Twice per quarter, the Federal Reserve publishes a qualitative assessment of the economy called the Beige Book. The Beige Book makes for very interesting reading, filled with anecdotal discussion about the state of output, prices, consumer spending, confidence, and other indicators nationally and in each of the Fed’s individual districts. While useful, the Beige Book is very long, with the most recent edition running in excess of 14,000 words! In an effort to more quickly digest that huge body of text, we have developed an algorithm to quickly summarize the main thrust of the Beige Book. By analyzing the balance of positive words relative to negative words, we summarize what the Beige Book is saying about the economy. As currently constructed, Bespoke’s Beige Book Sentiment index reports the share of positive descriptors less negative descriptors divided by all descriptors. Over time, this diffusion index tends to lead GDP and is more timely, as shown in the chart below.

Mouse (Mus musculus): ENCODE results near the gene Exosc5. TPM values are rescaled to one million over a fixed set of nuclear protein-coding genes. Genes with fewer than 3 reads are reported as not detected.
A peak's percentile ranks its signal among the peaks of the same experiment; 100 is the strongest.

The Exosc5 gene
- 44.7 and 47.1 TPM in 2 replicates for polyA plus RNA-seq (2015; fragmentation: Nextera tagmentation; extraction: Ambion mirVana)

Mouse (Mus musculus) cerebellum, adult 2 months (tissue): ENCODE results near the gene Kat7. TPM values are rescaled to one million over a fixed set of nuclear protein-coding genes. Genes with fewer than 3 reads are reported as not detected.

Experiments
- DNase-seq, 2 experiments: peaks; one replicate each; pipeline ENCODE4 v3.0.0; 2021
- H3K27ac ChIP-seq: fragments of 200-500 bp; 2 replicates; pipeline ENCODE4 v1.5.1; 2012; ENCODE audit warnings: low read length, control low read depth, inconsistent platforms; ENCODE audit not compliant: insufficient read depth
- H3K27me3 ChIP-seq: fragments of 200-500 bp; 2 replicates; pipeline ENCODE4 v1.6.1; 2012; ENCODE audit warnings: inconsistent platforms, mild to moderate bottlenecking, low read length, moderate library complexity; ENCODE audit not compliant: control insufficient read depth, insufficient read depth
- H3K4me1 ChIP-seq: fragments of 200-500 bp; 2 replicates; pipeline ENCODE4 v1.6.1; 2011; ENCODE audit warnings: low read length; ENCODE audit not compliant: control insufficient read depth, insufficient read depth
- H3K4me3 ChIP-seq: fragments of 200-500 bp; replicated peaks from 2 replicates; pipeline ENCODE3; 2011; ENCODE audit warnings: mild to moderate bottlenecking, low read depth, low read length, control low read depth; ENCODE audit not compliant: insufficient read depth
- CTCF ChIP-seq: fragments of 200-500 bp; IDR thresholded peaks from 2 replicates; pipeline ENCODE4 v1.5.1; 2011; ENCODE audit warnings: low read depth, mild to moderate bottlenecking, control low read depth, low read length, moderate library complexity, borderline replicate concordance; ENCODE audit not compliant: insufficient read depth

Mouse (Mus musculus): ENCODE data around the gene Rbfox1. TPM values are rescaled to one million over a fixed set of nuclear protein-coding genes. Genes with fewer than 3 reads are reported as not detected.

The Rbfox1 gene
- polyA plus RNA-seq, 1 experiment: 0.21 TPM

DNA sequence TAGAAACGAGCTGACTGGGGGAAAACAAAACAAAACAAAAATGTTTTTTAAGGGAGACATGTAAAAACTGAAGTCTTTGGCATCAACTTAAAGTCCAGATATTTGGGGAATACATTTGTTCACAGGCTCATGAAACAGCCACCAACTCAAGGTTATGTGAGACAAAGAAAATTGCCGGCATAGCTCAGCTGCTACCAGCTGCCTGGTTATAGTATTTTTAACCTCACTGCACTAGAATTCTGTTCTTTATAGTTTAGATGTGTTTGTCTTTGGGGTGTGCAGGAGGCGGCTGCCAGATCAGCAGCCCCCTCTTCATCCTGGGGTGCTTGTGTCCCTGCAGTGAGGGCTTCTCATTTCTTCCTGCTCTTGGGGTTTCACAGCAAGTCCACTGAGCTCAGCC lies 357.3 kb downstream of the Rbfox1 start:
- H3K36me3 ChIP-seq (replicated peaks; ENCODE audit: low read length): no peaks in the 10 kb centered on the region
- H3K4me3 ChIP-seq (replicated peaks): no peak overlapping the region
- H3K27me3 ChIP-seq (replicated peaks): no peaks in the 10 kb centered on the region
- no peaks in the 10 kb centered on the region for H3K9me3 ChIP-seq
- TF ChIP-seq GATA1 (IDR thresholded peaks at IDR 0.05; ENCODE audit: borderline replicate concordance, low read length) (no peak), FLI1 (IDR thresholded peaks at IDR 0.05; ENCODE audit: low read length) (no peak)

Readings above zero indicate more positive descriptors than negative ones, and vice-versa.  The most recent reading hit a new multi-year high, but it’s still below readings seen during the early part of the current expansion.  Only twice has the reading dipped below zero, and they both occurred near the depths of the last two recessions.

Our new Beige Book Sentiment economic indicator will be released in the moments after the Beige Book release twice per quarter (or eight times per year).  Access to this new economic indicator and its sub-indices is only available at the Bespoke Institutional subscription level, which you can start a free trial to here.  If you have any questions about the Bespoke Beige Book Sentiment index, please submit a contact form at our About page.

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